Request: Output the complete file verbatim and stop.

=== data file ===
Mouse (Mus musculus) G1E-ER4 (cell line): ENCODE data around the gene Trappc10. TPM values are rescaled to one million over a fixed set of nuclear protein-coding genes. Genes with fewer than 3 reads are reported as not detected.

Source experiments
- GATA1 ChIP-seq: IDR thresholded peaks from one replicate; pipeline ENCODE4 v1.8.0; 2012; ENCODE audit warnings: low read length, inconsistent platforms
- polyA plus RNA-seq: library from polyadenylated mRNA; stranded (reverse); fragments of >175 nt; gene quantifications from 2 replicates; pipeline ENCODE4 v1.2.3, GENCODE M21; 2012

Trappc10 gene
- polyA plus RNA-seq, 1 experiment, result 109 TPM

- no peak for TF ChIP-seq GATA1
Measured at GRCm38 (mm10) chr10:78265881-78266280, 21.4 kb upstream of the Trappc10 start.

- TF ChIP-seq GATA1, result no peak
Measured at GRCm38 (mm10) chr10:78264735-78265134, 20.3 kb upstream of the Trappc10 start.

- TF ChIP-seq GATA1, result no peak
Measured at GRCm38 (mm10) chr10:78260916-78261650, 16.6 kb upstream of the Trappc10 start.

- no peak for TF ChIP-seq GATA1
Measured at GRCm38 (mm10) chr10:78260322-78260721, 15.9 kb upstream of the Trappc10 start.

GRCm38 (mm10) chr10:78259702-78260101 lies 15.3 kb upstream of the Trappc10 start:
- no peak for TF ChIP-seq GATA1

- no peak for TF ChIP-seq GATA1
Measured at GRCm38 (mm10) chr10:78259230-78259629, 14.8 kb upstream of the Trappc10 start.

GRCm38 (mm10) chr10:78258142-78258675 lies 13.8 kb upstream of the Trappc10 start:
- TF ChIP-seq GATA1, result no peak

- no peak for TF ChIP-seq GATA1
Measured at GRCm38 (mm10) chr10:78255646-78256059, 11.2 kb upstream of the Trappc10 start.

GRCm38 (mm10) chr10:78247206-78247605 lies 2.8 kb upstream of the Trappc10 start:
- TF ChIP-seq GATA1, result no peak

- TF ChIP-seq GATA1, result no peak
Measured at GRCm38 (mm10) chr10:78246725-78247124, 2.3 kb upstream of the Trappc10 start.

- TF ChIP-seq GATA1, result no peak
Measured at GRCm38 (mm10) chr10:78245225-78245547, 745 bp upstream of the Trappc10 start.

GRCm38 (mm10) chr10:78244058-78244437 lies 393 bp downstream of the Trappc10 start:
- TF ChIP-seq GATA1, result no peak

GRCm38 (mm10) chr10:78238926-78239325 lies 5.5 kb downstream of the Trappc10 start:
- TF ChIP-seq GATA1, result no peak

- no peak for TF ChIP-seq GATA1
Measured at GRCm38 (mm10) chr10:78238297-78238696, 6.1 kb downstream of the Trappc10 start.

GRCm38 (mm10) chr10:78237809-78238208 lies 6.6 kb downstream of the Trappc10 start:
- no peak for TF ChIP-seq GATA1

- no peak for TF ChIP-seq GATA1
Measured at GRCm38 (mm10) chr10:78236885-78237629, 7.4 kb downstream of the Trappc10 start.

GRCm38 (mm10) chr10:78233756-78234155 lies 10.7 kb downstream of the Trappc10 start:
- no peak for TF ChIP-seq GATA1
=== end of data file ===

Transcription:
Mouse (Mus musculus) G1E-ER4 (cell line): ENCODE data around the gene Trappc10. TPM values are rescaled to one million over a fixed set of nuclear protein-coding genes. Genes with fewer than 3 reads are reported as not detected.

Source experiments
- GATA1 ChIP-seq: IDR thresholded peaks from one replicate; pipeline ENCODE4 v1.8.0; 2012; ENCODE audit warnings: low read length, inconsistent platforms
- polyA plus RNA-seq: library from polyadenylated mRNA; stranded (reverse); fragments of >175 nt; gene quantifications from 2 replicates; pipeline ENCODE4 v1.2.3, GENCODE M21; 2012

Trappc10 gene
- polyA plus RNA-seq, 1 experiment, result 109 TPM

- no peak for TF ChIP-seq GATA1
Measured at GRCm38 (mm10) chr10:78265881-78266280, 21.4 kb upstream of the Trappc10 start.

- TF ChIP-seq GATA1, result no peak
Measured at GRCm38 (mm10) chr10:78264735-78265134, 20.3 kb upstream of the Trappc10 start.

- TF ChIP-seq GATA1, result no peak
Measured at GRCm38 (mm10) chr10:78260916-78261650, 16.6 kb upstream of the Trappc10 start.

- no peak for TF ChIP-seq GATA1
Measured at GRCm38 (mm10) chr10:78260322-78260721, 15.9 kb upstream of the Trappc10 start.

GRCm38 (mm10) chr10:78259702-78260101 lies 15.3 kb upstream of the Trappc10 start:
- no peak for TF ChIP-seq GATA1

- no peak for TF ChIP-seq GATA1
Measured at GRCm38 (mm10) chr10:78259230-78259629, 14.8 kb upstream of the Trappc10 start.

GRCm38 (mm10) chr10:78258142-78258675 lies 13.8 kb upstream of the Trappc10 start:
- TF ChIP-seq GATA1, result no peak

- no peak for TF ChIP-seq GATA1
Measured at GRCm38 (mm10) chr10:78255646-78256059, 11.2 kb upstream of the Trappc10 start.

GRCm38 (mm10) chr10:78247206-78247605 lies 2.8 kb upstream of the Trappc10 start:
- TF ChIP-seq GATA1, result no peak

- TF ChIP-seq GATA1, result no peak
Measured at GRCm38 (mm10) chr10:78246725-78247124, 2.3 kb upstream of the Trappc10 start.

- TF ChIP-seq GATA1, result no peak
Measured at GRCm38 (mm10) chr10:78245225-78245547, 745 bp upstream of the Trappc10 start.

GRCm38 (mm10) chr10:78244058-78244437 lies 393 bp downstream of the Trappc10 start:
- TF ChIP-seq GATA1, result no peak

GRCm38 (mm10) chr10:78238926-78239325 lies 5.5 kb downstream of the Trappc10 start:
- TF ChIP-seq GATA1, result no peak

- no peak for TF ChIP-seq GATA1
Measured at GRCm38 (mm10) chr10:78238297-78238696, 6.1 kb downstream of the Trappc10 start.

GRCm38 (mm10) chr10:78237809-78238208 lies 6.6 kb downstream of the Trappc10 start:
- no peak for TF ChIP-seq GATA1

- no peak for TF ChIP-seq GATA1
Measured at GRCm38 (mm10) chr10:78236885-78237629, 7.4 kb downstream of the Trappc10 start.

GRCm38 (mm10) chr10:78233756-78234155 lies 10.7 kb downstream of the Trappc10 start:
- no peak for TF ChIP-seq GATA1